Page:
Rumours of a big discovery began to circulate in the autumn of 1969, with 25 October taken as the date when the geologists were sure a major find had been made in block 2/4. But Phillips did not officially report it to the government until 23 December.

This success was a good start for everyone who now held a stake in the licence, including Hydro. However, the interests Petronord passed to the Phillips group never yielded anything – which nobody could have predicted when the swap was made.

A press release on the Ekofisk discovery was finally issued on 2 June 1970. Meanwhile, the Norwegian government was seeking to secure a stronger involvement in NCS operations.

In deepest secrecy, the government bought up shares in Hydro on 9-15 December 1970 which ensured a majority state holding in the company.

This acquisition was officially approved by the Council of State on 22 January 1971, and gave the state a small stake in Ekofisk.[REMOVE]Fotnote: Hanisch, Tore Jørgen and Nerheim, Gunnar, Fra vantro til overmot?, Norsk oljehistorie, volume 1, Oslo, 1992: 165-166.

The Petronord deal had given Hydro an option to acquire 12 or 24 per cent of the group’s interest in a discovery.[REMOVE]Fotnote: Ibid. Holdings in PL 018 were therefore redivided again on 1 January 1971.

While the Phillips group retained its previous shares, Norsk Hydro Produksjon AS purchased interests from its Petronord partners which left it with 6.7 per cent of PL 018.[REMOVE]Fotnote: Elf Norge AS went down to 5.396 per cent, Total Norge to 4.047 per cent, Aquitaine Norge AS to 2.698 per cent, Eurafrep Norge AS to 0.456 per cent, Coparex Norge AS to 0.399 per cent and Cofranord AS to 0.304 per cent.

The next change in licensee composition occurred on 1 July 1977, when Elf and Aquitaine merged to form Elf Aquitaine Norge AS and thereby had an 8.094 per cent holding.

Statoil in and out

After the creation of Statoil in 1972, Norway’s state oil company built up a dominant position on the NCS with the right to a 50 per cent interest in new licences.

But many years were to pass before it secured a foothold in PL 018. That did not occur until 1988, when both international politics and major economic interests were involved.

The Troll gas sales agreement with a European consortium was the spark. Swapping licence interests between Statoil and France’s Elf and Total could provide the basis for this deal.

Estimated to contain 60 per cent of Norway’s gas reserves, Troll was proven in 1981 and declared commercial two years later. Nailbiting sales talks with continental gas buyers in 1985 were essential for developing the field.

These negotiations made slow progress, with the French particularly lukewarm. Something had to be done to persuade them to take a more positive view.

Elf and Total wanted licence interests in Troll and the Sleipner gas field. Could that be achieved, it might make the authorities in France more receptive to an agreement.

Statoil was therefore ready to enter into a swap which gave the French companies holdings in the two gas fields in exchange for a one per cent stake in Ekofisk.

Since it was difficult to estimate the value of this exchange, a net profit deal was also agreed – if revenues from one field exceeded a set value, the other party would be compensated.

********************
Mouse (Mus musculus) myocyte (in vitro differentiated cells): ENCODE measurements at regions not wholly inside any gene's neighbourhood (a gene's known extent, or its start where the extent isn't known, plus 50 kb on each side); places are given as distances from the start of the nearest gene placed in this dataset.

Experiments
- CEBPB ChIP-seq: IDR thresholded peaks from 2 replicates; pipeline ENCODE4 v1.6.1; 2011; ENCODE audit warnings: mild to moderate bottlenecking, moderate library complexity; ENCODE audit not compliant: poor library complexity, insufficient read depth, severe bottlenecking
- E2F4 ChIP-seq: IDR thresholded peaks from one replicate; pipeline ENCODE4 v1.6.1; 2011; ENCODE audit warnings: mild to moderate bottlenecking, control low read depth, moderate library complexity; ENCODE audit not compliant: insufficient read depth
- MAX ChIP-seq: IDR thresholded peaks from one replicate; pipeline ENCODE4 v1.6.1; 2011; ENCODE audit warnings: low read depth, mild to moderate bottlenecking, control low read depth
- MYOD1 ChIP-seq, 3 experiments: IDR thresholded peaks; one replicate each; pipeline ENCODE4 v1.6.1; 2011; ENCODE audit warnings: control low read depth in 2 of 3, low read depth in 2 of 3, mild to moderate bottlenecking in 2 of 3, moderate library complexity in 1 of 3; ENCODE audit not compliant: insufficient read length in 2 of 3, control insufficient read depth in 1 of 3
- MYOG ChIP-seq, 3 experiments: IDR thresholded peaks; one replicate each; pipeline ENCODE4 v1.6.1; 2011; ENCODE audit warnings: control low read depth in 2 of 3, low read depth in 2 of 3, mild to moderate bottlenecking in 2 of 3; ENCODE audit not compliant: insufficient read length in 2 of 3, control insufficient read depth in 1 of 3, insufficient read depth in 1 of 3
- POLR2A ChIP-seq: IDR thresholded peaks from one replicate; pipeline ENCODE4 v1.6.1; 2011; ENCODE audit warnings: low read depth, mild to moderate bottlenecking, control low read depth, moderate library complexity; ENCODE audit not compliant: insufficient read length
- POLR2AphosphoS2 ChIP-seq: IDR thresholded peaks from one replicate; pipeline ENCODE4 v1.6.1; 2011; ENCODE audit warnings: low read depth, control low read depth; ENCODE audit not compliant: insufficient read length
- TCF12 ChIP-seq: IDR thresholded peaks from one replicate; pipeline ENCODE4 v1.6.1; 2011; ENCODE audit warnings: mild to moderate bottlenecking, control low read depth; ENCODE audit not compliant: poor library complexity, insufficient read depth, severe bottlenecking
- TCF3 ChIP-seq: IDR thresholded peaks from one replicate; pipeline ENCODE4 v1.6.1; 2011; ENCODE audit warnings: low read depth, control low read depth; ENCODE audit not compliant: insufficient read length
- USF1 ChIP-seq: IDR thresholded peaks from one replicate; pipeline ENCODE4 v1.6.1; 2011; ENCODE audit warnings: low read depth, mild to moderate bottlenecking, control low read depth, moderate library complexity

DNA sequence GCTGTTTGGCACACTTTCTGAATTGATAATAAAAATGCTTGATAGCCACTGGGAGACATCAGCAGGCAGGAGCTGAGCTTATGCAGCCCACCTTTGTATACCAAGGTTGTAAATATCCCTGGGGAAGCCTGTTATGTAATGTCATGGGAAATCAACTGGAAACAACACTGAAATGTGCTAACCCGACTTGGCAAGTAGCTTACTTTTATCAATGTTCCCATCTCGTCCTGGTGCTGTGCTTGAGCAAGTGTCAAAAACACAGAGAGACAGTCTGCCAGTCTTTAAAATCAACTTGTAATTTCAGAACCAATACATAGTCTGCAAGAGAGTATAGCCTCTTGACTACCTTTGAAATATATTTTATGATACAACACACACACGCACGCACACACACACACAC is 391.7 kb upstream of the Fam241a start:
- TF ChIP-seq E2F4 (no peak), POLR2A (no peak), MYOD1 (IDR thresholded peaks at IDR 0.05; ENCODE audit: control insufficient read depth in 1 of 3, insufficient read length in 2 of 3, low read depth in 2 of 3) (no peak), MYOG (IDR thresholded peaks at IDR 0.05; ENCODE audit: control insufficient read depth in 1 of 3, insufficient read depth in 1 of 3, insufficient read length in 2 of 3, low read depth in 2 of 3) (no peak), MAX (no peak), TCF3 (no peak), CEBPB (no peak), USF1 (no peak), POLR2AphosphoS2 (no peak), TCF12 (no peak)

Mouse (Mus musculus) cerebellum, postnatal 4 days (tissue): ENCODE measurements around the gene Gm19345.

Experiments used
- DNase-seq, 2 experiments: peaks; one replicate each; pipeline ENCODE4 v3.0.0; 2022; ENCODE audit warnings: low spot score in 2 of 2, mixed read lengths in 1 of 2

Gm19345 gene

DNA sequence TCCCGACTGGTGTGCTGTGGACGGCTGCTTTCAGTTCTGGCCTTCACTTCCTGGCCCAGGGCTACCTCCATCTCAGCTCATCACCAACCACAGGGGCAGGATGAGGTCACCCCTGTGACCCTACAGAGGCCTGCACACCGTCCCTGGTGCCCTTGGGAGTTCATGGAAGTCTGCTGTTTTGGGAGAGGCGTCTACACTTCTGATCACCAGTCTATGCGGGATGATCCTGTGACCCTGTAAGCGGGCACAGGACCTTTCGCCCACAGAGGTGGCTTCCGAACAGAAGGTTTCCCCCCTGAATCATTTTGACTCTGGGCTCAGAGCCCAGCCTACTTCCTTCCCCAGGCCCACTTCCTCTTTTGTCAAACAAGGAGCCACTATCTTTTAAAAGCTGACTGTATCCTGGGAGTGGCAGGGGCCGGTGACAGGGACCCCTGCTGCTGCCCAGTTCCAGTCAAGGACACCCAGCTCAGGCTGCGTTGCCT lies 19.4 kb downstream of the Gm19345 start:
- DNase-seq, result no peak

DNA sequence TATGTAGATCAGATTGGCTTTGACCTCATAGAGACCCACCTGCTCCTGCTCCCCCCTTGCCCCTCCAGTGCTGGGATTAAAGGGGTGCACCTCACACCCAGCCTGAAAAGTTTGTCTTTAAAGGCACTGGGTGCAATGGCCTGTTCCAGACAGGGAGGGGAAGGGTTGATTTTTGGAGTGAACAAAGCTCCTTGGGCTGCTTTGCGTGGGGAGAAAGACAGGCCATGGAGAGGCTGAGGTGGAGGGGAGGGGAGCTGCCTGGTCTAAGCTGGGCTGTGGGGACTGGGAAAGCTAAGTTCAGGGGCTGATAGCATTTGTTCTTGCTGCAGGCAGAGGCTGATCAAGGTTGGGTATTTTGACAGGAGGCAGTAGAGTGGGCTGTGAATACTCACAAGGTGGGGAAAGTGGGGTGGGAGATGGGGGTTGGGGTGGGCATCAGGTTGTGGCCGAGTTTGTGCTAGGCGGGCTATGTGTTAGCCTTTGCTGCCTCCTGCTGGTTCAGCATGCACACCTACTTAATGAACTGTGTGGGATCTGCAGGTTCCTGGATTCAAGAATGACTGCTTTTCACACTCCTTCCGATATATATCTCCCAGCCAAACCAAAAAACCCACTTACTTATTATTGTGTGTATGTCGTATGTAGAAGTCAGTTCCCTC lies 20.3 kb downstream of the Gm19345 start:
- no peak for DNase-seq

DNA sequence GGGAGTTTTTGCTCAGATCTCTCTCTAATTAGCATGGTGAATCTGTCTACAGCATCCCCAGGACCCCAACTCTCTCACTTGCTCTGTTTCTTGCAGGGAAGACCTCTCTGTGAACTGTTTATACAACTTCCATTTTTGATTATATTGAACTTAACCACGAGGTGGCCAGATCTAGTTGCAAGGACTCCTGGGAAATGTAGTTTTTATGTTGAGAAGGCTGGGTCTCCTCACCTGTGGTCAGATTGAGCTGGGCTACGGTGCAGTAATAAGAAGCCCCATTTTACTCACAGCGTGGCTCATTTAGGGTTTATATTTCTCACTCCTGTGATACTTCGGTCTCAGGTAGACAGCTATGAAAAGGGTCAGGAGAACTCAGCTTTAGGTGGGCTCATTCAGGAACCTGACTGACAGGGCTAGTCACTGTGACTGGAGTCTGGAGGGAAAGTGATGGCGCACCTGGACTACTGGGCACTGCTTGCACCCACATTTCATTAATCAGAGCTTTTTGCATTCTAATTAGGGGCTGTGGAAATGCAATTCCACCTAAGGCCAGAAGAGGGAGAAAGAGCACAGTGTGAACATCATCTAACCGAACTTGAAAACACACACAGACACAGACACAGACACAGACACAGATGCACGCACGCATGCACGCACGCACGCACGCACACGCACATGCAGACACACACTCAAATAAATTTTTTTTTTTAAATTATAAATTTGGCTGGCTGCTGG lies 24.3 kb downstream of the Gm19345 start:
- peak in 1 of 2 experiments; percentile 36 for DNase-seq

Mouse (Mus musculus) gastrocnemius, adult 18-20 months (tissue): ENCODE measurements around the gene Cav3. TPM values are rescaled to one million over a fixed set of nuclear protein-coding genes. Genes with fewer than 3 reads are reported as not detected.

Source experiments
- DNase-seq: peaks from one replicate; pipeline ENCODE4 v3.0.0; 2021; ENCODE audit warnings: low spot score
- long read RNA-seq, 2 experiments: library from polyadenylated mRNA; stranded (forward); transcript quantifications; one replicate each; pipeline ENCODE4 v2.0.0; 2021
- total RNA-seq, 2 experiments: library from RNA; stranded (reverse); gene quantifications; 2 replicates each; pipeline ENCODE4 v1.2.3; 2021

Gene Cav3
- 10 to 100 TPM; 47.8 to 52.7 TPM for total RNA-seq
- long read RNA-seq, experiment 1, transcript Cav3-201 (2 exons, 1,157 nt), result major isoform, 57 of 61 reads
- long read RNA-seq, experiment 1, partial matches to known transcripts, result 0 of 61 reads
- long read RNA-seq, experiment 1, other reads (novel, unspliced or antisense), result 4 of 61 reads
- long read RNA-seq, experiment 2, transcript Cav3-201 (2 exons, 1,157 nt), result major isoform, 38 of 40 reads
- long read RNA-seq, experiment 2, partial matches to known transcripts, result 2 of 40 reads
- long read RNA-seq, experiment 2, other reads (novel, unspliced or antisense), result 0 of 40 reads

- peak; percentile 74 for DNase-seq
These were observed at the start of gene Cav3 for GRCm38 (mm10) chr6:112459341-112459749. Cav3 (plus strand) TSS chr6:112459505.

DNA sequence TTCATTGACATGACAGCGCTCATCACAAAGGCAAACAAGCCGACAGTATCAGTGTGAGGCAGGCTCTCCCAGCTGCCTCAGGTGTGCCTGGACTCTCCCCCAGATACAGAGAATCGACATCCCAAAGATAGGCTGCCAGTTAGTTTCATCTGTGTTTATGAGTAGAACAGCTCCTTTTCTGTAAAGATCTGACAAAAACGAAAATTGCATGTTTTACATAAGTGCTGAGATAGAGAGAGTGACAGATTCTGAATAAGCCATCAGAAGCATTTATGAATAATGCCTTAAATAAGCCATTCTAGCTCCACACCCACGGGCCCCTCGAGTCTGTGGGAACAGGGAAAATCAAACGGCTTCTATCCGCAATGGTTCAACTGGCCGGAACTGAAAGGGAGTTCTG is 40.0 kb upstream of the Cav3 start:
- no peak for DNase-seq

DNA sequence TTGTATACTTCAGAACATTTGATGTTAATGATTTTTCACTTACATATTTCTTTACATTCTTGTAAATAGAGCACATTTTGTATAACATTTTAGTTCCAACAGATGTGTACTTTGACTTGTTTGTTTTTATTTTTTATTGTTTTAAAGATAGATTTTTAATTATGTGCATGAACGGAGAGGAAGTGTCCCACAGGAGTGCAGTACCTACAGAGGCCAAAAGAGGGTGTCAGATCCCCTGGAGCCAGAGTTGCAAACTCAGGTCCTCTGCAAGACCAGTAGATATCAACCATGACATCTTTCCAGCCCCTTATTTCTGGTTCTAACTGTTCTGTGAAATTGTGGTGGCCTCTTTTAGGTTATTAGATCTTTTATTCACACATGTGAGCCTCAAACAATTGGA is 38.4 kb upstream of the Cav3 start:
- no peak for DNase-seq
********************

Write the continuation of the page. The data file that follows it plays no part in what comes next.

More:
The NOK 800 billion Troll gas sales agreement was entered into in May 1986, with the swap of licence interests coming into force on 1 April 1988.

This deal was considered important for securing French government approval of the sales agreement with Gaz de France, which was needed for a Troll go-ahead.[REMOVE]Fotnote: Reported by Ole-Johan Lydersen, a participant in negotiating the agreement, on 20 August 2019.

The advantage for Statoil of securing an interest in Ekofisk was the right this conferred to attend management committee meetings, providing it better insight into licence developments.

It gave the company control over the whole transport chain for gas exports, something which had concerned it ever since the Norpipe link from Ekofisk to Emden was installed in the 1970s.

During the 1980s, the Ekofisk Complex represented an important hub for Norwegian gas exports. The Ekofisk 2/4 S riser platform, operational from 1985, tied the Statoil-operated Statpipe transport system into Norpipe.

This installation was owned by Statoil but operated by Phillips. In 1998, the Statpipe-Norpipe line was relaid to bypass the Ekofisk Complex.

Another but less important reason why the state oil company wanted to know what was going on in PL 018 was the relationship between Tommeliten and Edda.

The former was a condensate field operated by Statoil which produced to the Phillips-operated Edda oil and gas field 12 kilometres away.

Following the oil price slump in 1985-86, Phillips – which had a 25 per cent interest in Tommeliten – became sceptical about developing it and withdrew from the project.

Statoil nevertheless secured acceptance in 1986 for a cheaper development solution based on subsea templates – which gave it useful experience with underwater technology.

Although Phillips had pulled out, it still wanted the Tommeliten wellstream to flow to Edda – not least because this field had proved half the size originally estimated.